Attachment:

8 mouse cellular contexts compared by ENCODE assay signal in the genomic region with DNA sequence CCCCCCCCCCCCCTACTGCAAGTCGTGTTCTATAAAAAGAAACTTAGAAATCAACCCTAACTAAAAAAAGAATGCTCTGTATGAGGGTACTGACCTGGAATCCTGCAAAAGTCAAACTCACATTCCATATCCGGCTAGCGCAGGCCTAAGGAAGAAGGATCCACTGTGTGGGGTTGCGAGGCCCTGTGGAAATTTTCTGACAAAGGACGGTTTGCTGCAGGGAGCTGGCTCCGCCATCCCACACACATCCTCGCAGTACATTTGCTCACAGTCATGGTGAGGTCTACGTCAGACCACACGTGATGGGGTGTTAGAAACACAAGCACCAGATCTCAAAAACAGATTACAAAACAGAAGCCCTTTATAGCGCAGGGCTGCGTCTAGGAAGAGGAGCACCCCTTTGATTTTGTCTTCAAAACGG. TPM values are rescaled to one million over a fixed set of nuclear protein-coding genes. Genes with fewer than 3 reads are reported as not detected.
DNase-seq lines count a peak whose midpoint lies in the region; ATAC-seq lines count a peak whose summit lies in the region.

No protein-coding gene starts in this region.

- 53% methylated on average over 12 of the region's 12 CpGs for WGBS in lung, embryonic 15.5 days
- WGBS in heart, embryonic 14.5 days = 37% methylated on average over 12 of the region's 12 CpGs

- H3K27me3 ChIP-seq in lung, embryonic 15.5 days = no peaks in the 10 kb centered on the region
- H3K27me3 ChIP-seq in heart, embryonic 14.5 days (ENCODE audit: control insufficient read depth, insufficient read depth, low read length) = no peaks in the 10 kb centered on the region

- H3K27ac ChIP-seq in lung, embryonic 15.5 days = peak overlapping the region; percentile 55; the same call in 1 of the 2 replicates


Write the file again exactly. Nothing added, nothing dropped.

8 mouse cellular contexts compared by ENCODE assay signal in the genomic region with DNA sequence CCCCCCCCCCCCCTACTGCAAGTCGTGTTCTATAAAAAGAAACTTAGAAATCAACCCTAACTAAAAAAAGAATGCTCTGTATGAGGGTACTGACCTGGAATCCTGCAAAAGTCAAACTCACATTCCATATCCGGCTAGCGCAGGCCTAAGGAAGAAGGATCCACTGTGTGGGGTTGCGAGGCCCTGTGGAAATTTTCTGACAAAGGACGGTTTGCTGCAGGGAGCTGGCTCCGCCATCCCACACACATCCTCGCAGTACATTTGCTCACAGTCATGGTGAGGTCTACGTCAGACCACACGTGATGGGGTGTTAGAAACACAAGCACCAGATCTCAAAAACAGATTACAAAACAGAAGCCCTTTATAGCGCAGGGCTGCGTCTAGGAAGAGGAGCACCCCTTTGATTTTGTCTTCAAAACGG. TPM values are rescaled to one million over a fixed set of nuclear protein-coding genes. Genes with fewer than 3 reads are reported as not detected.
DNase-seq lines count a peak whose midpoint lies in the region; ATAC-seq lines count a peak whose summit lies in the region.

No protein-coding gene starts in this region.

- 53% methylated on average over 12 of the region's 12 CpGs for WGBS in lung, embryonic 15.5 days
- WGBS in heart, embryonic 14.5 days = 37% methylated on average over 12 of the region's 12 CpGs

- H3K27me3 ChIP-seq in lung, embryonic 15.5 days = no peaks in the 10 kb centered on the region
- H3K27me3 ChIP-seq in heart, embryonic 14.5 days (ENCODE audit: control insufficient read depth, insufficient read depth, low read length) = no peaks in the 10 kb centered on the region

- H3K27ac ChIP-seq in lung, embryonic 15.5 days = peak overlapping the region; percentile 55; the same call in 1 of the 2 replicates